How To Stop Tossing and Turning When You Sleep

stop-tossing-and-turning

I usually learn something new from each person I treat for mouth breathing and snoring. One reason is because I ask so many questions that most would think are irrelevant. As a result, I have a growing list of behaviors that might occur during or after a night of restless sleep. For example, I started asking people about the condition of their bedclothes (sheets, blanket) when they awoke in the morning. Continue reading

How to Function on 3 Hours of Sleep: A Stop-Snoring Case Study

Function on 3 Hours of Sleep

Amy was a 41-year-old news reporter. She contacted me because she was getting complaints from viewers who said she was too slow and robotic.

Amy’s life: She was working weekends at the TV station and only getting about 3 hours of sleep per night. Amy complained of a severely dry mouth and she was afraid she was going to mispronounce words because of the dryness. Hence, the slow and labored word production. Continue reading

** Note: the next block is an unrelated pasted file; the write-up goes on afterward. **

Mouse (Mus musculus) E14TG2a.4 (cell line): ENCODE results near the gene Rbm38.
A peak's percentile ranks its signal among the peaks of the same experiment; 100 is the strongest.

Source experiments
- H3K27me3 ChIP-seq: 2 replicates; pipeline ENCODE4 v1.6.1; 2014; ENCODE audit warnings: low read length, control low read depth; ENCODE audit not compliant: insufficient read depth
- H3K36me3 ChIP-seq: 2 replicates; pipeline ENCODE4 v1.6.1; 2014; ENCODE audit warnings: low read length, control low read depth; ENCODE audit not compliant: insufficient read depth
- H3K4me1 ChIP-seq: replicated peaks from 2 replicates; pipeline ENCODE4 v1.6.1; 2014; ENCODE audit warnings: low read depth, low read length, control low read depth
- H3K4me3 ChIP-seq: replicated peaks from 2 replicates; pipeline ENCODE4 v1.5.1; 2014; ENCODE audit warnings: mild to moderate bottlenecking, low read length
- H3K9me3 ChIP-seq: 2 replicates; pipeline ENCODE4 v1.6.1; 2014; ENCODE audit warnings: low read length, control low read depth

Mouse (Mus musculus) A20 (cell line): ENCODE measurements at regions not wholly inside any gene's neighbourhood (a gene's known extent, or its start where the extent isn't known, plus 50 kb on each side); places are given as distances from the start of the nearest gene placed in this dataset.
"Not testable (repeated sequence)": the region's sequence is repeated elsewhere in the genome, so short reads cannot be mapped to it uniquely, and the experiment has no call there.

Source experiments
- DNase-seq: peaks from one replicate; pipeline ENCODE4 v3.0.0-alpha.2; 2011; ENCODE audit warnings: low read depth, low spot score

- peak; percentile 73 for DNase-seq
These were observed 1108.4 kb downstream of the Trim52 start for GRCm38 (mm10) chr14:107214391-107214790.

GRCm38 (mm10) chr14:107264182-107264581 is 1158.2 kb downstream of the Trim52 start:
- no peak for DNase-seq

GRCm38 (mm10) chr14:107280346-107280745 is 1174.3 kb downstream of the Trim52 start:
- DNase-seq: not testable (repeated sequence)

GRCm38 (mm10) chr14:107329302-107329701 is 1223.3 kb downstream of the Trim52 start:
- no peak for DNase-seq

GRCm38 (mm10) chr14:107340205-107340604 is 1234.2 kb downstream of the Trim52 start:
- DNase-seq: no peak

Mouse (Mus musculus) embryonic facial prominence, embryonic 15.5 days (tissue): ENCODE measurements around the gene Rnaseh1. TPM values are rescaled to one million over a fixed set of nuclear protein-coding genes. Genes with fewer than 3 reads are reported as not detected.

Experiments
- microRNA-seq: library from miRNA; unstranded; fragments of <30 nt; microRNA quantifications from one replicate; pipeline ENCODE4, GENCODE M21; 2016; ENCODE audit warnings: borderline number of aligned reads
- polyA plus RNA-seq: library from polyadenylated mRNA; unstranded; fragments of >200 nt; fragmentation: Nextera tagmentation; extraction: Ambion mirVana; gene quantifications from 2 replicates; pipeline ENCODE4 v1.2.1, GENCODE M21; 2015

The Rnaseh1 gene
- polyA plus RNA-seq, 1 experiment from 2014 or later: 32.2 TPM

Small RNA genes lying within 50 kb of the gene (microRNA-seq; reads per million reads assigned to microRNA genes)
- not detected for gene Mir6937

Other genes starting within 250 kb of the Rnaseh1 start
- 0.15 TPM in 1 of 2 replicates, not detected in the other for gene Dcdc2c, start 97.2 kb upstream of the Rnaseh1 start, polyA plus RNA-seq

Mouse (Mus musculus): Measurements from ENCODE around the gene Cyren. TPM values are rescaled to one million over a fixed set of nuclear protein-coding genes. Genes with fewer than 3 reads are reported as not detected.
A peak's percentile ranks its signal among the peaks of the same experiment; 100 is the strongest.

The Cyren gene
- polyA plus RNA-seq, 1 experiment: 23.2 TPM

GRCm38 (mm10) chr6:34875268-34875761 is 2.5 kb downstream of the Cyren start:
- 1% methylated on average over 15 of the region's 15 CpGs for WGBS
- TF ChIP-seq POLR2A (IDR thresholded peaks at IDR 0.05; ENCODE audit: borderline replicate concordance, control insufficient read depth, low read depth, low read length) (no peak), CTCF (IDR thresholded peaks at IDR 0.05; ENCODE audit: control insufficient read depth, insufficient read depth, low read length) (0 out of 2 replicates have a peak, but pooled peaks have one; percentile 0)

Getting up at night to urinate may be sign of sleep apnea

urinate sleep apnea

I finally understand why people who have completed the IJustWantToSleep® program report that they no longer get up during the night to go to the bathroom! Dr. Ilene Rosen from the University of Pennsylvania explains that when you stop breathing because something is blocking the airway, the brain works very hard to keep your oxygen level up. Continue reading

WANTED: A Silent (non-snoring) Partner

how do i get my husband to stop snoring

A large percentage of people breathe through their mouth when they sleep. You may say you don’t breathe through your mouth but if you snore, drool, wake up with a dry mouth/sore throat, wake up tired or with a headache, or have daytime sleepiness, then you do breathe through your mouth for at least part of the night.

Your mouth doesn’t have to be all the way open. Air only needs a small opening between the lips to be inhaled. Continue reading

At-Home Sleep Apnea Test

home sleep apnea test

Only about 4% of those with sleep apnea actually get a sleep study done to diagnose it. Why? Probably because the thought of “sleeping” in a strange lab room with electrodes all over your body, knowing that someone is watching you, is not very exciting. Continue reading